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Homelessness Check-In: Project Roomkey And Court Order To House Homeless Individuals Living Near L.A. Freeways




Homeless men are seen sleeping on the street of Skid Row during the COVID-19, Coronavirus pandemic in Los Angeles, California.
Homeless men are seen sleeping on the street of Skid Row during the COVID-19, Coronavirus pandemic in Los Angeles, California.
APU GOMES/AFP via Getty Images

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Project Roomkey, launched in early April by California Gov. Gavin Newsom, is the state's effort to "provide safe isolation capacity for tens of thousands of people experiencing homelessness in California in order to protect them and the state from COVID-19." On April 18, the state surpassed its goal of procuring 15,000 hotel and motel rooms for Project Roomkey.

Local governments are responsible for identifying who is selected for isolated housing through the program, and 75 percent of the costs for the rooms and support staff are covered by FEMA. Project Roomkey puts a priority on housing homeless people who have tested positive for coronavirus, those who have been exposed to the virus, and people 65 and older or with underlying medical conditions that put them at higher risk.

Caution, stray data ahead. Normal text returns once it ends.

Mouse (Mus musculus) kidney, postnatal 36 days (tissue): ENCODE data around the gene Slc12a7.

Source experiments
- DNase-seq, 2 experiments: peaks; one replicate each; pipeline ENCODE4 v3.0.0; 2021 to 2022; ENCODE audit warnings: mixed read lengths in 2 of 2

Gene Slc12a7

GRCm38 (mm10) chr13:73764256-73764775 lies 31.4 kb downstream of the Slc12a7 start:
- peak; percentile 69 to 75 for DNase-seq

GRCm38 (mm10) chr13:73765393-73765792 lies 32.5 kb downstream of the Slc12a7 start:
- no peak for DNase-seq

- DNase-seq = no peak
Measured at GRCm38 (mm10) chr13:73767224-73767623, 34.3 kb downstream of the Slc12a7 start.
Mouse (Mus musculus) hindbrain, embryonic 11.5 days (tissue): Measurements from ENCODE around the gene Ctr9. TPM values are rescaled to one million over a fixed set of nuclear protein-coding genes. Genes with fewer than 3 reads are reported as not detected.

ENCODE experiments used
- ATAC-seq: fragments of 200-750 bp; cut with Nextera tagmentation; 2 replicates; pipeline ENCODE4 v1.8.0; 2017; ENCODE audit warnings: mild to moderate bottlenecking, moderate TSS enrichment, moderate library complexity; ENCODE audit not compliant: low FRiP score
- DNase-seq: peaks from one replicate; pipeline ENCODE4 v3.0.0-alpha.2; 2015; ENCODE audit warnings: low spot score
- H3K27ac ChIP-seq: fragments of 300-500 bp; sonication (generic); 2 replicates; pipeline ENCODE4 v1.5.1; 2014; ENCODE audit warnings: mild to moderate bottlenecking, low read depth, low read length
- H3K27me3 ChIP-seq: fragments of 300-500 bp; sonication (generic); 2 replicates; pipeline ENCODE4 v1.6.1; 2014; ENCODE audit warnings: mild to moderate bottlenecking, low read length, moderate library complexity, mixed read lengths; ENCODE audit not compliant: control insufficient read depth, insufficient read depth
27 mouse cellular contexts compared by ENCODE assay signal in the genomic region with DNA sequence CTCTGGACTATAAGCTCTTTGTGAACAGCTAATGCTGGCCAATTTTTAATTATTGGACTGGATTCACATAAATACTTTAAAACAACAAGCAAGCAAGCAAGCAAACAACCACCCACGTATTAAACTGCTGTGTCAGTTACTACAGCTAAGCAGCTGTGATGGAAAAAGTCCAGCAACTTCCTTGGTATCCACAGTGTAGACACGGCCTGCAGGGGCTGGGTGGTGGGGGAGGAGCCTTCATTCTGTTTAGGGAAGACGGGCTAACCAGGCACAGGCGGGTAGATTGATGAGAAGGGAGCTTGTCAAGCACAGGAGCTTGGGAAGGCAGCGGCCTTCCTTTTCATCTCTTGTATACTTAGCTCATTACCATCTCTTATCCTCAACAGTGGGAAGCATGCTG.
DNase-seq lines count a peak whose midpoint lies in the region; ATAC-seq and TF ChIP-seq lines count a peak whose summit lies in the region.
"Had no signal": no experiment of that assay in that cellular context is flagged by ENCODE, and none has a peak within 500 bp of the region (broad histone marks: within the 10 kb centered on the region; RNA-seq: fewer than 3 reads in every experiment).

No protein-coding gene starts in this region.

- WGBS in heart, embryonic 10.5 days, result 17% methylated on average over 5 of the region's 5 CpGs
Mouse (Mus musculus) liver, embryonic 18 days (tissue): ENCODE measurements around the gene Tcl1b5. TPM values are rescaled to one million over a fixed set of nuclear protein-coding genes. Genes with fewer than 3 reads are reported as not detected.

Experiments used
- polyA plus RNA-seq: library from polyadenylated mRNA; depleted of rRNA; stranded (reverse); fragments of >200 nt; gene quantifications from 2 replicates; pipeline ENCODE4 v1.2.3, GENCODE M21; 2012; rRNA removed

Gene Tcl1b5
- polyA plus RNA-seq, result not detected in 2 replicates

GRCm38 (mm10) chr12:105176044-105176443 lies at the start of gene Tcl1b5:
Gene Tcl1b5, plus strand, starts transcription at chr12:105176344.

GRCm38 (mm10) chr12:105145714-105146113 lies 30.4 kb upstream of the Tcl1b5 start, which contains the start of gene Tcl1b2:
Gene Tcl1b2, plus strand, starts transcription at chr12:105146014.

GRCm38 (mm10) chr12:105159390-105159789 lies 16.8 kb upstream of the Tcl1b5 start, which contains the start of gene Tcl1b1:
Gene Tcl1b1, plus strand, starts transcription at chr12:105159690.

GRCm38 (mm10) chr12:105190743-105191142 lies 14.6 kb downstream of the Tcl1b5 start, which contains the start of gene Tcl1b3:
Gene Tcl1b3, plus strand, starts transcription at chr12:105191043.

But a recent Los Angeles Times analysis found that Project Roomkey has fallen short of expectations, with half of those 15,0000 rooms currently sitting empty. The Times analysis found that less than 5% of California's population of 151,000 homeless people has been housed through the program.

Another potential complication is a landmark court order announced last Friday that requires the city and county of Los Angeles to find shelter for the thousands of homeless people living near L.A. freeways. The order goes into effect on May 22nd. It's still unclear whether hotel and motel rooms leased through Project Roomkey could be used to house some of the estimated 6,000 to 7,000 homeless individuals currently living under overpasses and alongside L.A. freeway ramps.

Guests:

Heidi Marston, interim executive director of the Los Angeles Homeless Services Authority, the lead agency coordinating housing and services for homeless families and individuals in Los Angeles County

Rev. Andy Bales, CEO of Union Rescue Mission; he tweets @abales